One of the near accidents was on a two-lane country road where the speed limit was 55. The trooper had a car pulled over just before the crest of a hill. The car in front of me slowed and moved over, crossing a double yellow line. Upon reaching the crest of that hill, a pickup truck traveling in the other direction, who couldn't see the trooper's lights, suddenly had a car right there in his lane. Both vehicles braked hard and swerved in opposite directions, avoiding what could have been a very tragic accident. Double yellow lines are there for a good reason, and every motorist relies on that. I never heard of a law that makes it OK to cross a double yellow line.

I want our law enforcement and emergency personnel to be as safe as possible; everybody does. But the law should be changed to "slow down and move over, if possible." If that is the intent of the law, then law enforcement officials have done a very poor job of conveying that message, because the average person thinks it's "slow down and move over" or get a ticket.

Norm Brodfuehrer



Few bad apples have spoiled beach for all

Just a note to thank the underage drinkers and their friends whose disregard for public space has forced the closing off of access to Bennett Beach. Your graffiti, litter, smashing of windows, and general disregard for others tells ever so much about your prospects for future success in life. Your parents must be proud.

Marty Walters



Patients need advocate on medical procedures

On April 4, The News ran an Associated Press article about the American Board of Internal Medicine Foundation's new Choosing Wisely program. The program highlights 45 specific medical tests and procedures that physician groups say are commonly used by doctors but are not always necessary or prudent for patients.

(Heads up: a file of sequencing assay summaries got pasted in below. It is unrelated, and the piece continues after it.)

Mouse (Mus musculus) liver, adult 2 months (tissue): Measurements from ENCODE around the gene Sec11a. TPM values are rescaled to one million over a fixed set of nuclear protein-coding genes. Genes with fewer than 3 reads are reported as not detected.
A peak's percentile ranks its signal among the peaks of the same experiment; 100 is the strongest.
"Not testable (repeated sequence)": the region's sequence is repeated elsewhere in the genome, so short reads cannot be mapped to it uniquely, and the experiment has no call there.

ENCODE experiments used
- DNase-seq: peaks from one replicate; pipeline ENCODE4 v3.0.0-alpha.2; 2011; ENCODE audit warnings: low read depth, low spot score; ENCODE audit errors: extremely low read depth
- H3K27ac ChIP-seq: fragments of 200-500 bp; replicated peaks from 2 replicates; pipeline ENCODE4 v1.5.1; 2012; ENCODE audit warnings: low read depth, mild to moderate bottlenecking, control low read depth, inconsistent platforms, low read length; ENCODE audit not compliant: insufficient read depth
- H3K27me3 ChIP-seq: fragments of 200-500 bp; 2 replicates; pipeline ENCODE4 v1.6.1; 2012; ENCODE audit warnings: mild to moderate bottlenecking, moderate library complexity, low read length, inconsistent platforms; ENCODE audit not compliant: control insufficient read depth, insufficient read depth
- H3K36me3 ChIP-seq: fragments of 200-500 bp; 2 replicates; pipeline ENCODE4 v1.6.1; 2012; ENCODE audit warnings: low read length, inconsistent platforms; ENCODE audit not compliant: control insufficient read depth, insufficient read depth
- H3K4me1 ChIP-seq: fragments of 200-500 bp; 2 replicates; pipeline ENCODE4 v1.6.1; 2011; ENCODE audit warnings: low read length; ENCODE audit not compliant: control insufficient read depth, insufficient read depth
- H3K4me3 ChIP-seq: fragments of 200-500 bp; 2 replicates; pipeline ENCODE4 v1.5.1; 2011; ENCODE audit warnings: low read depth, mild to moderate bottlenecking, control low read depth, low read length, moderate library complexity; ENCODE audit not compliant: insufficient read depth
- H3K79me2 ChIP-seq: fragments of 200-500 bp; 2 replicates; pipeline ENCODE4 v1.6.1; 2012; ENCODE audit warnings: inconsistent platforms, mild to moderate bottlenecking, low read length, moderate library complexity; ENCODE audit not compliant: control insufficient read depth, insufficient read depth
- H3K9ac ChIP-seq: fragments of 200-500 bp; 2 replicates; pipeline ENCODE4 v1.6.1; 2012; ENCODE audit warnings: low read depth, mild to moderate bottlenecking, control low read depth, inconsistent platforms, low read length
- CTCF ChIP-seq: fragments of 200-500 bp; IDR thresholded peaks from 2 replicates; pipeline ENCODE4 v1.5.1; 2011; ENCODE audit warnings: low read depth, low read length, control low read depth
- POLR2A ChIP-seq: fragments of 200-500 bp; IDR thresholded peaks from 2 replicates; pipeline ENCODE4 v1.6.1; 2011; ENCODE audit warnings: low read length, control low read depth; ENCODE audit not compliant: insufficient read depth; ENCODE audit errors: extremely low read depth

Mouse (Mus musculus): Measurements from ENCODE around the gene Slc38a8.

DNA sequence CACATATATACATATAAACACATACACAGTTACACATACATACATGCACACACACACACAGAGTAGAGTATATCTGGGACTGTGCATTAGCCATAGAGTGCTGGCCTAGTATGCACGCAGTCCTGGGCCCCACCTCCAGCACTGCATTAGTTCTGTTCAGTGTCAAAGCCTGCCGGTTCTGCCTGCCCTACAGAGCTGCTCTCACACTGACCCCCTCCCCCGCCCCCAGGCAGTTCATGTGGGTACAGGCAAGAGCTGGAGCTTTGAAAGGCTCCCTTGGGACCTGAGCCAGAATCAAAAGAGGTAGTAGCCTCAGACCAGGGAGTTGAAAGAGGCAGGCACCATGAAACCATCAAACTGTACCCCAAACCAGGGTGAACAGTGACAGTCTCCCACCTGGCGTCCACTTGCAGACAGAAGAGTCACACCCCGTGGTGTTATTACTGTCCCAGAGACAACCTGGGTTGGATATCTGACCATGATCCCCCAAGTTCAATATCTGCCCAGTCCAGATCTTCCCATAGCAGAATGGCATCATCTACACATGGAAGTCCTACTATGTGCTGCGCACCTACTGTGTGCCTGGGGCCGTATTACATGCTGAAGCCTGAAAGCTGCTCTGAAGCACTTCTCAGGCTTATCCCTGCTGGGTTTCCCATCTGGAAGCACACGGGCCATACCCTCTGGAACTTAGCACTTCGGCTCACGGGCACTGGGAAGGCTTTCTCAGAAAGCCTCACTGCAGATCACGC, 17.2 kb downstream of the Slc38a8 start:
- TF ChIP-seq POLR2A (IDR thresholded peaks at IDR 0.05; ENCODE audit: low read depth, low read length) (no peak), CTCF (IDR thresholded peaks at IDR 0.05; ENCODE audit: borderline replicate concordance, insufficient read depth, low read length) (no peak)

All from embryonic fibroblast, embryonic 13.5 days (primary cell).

As a physician for 34 years, I'm in full agreement that overuse and abuse is a chronic problem that drives up costs and diminishes the quality of care patients receive. In fact, I work for a company called MedSolutions that has been at the forefront of addressing this issue for more than a decade.

Medical societies have long provided clinical guidelines designed to aid doctors' decision-making on these very tests. The challenge is that their use has been inconsistent, and doctors are not held accountable for applying them in every case. In fact, even with the wide breadth of guidelines available today, one-third of imaging studies, like MRIs and CTs, are still ordered inappropriately.

Education of both doctors and patients is an important part of the solution, but it's not enough on its own. While patients can and should ask questions of their doctors, they lack the clinical background to really push back. Patients need a knowledgeable, independent advocate who can ask the same questions about the necessity and benefits of testing that this campaign encourages, while holding doctors accountable for making good decisions.

We need to apply evidence-based clinical guidelines to patient care. Together, we can make sure patients get the care they need.

Gregg P. Allen, M.D. FAAFP

Chief Medical Officer